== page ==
Nine Months On

Nine months ago last Monday, my husband was laid off. It wasn’t completely unexpected. The contract he was working on had to reduce the number of workers. We mistakenly thought that the lowest producers would be cut. Instead, the highest paid (and highest producers) were let go. To say we were shocked is an understatement. It was the first time he’d ever lost a job instead of leaving it on his own terms.

We were blessed when he got a job offer two weeks later. The catch was the move from St. Louis to Chicago. But it was a job, and being retired military, moving for a job was no big deal. Or so I thought.

I’ve written a little bit about the really hard parts, about the grief of leaving my old life to step into the unknown. Again. The grief was new. We moved five times in the last seven years of Eric’s military career. I never grieved my old life. I picked it up and moved it.

Now that we’re settled in to our new place and have had friends come to visit, we feel more at home. I’m starting to see the possibility in the new normal and have learned to embrace both the good and bad of city life.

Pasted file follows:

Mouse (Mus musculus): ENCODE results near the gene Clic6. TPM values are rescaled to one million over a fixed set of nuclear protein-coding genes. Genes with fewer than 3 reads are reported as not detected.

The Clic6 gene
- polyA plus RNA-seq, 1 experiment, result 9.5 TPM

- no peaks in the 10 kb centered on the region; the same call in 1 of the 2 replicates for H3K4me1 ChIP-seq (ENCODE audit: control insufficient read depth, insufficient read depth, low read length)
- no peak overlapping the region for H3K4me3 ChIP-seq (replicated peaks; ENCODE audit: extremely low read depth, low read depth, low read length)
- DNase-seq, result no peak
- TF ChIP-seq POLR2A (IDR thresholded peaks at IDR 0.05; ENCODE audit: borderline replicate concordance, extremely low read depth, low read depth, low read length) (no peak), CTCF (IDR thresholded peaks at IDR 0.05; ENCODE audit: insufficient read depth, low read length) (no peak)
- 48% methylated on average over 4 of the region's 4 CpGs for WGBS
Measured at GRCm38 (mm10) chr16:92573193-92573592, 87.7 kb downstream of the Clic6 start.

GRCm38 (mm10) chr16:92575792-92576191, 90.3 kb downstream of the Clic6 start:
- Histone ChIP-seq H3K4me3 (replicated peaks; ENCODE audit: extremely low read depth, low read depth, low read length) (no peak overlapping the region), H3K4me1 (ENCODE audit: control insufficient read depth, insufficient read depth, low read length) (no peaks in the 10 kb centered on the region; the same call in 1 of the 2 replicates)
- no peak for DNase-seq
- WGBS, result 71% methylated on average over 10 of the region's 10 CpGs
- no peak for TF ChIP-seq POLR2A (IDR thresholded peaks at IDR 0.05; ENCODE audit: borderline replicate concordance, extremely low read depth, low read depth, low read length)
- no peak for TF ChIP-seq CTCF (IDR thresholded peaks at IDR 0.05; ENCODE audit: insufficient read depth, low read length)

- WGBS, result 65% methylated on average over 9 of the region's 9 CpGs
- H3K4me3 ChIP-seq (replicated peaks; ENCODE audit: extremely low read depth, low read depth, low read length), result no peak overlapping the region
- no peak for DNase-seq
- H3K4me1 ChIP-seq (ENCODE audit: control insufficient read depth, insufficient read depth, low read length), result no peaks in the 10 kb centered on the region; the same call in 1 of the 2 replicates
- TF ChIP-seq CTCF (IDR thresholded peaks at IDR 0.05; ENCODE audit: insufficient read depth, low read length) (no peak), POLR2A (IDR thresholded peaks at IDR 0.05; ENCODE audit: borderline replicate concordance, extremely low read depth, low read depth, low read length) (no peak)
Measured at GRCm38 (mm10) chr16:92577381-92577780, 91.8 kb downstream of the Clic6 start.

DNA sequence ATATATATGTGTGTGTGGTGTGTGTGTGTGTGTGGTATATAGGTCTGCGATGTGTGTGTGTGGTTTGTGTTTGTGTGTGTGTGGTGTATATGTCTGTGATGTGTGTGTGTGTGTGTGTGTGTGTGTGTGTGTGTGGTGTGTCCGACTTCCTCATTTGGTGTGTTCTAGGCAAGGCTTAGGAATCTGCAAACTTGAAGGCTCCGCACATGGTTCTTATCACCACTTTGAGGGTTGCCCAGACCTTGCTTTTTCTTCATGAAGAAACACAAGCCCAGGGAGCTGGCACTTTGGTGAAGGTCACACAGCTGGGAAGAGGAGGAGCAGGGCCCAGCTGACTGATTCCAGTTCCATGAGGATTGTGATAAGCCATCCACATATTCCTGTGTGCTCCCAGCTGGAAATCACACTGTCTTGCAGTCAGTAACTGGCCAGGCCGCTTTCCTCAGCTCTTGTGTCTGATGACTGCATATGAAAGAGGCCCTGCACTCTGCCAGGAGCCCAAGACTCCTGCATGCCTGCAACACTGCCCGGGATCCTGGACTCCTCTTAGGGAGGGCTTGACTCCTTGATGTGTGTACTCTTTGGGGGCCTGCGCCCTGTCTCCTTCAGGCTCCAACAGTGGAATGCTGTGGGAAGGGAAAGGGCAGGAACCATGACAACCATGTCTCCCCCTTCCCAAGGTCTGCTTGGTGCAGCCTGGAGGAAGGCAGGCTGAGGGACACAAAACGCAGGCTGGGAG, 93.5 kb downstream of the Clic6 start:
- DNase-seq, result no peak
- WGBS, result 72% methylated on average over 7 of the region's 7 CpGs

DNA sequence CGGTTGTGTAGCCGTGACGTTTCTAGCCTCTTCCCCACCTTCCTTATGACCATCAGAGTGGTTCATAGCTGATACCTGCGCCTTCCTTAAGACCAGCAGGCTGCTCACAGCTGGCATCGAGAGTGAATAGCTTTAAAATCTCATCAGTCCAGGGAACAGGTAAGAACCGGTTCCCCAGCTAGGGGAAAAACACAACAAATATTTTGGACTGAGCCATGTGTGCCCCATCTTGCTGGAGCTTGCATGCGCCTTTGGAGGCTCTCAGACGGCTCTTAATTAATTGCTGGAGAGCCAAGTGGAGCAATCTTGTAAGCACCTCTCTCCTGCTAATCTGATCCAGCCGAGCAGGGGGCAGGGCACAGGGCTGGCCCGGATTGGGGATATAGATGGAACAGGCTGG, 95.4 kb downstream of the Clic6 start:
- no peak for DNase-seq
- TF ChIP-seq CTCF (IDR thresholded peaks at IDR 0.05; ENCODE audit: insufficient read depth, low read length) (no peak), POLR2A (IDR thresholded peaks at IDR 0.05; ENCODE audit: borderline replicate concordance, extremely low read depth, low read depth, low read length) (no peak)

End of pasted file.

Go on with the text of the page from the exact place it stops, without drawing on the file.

One thing I’ve learned is grief isn’t linear. I can go weeks without thinking about it, and then something comes out of nowhere and reminds me of where I was a year ago, and it makes me cry. Usually it’s something innocuous, but these days it’s as much gratitude that I’ve come through the worst of it as it is missing my kids. I was waiting to stop missing them so much, and then my mom told me it’s not going to happen.

I’ve come to realize that although chronologically I’m well into adulthood, I’m still a kid in God’s eyes. I still have a lot of growing to do, and He knew it wasn’t enough for my kids to leave the nest. To take my next step, I had to leave the nest, too.


One comment on “Nine Months On

  1. Joy Boots says:

    Chronologically I am even more into adulthood – the thing I have noticed is that not only do you miss your children – but there is the total loss of your parents – what hurts is that you cannot call them to share the happier things in life or the hard times. Even after 17 years of being without them, there is a longing to hug them and tell them how much I love them. “Luckily” I did that while they were still here – but the longing does not go away. There will always be “something about Mom!” (and Dad).

    Love you, Wendy


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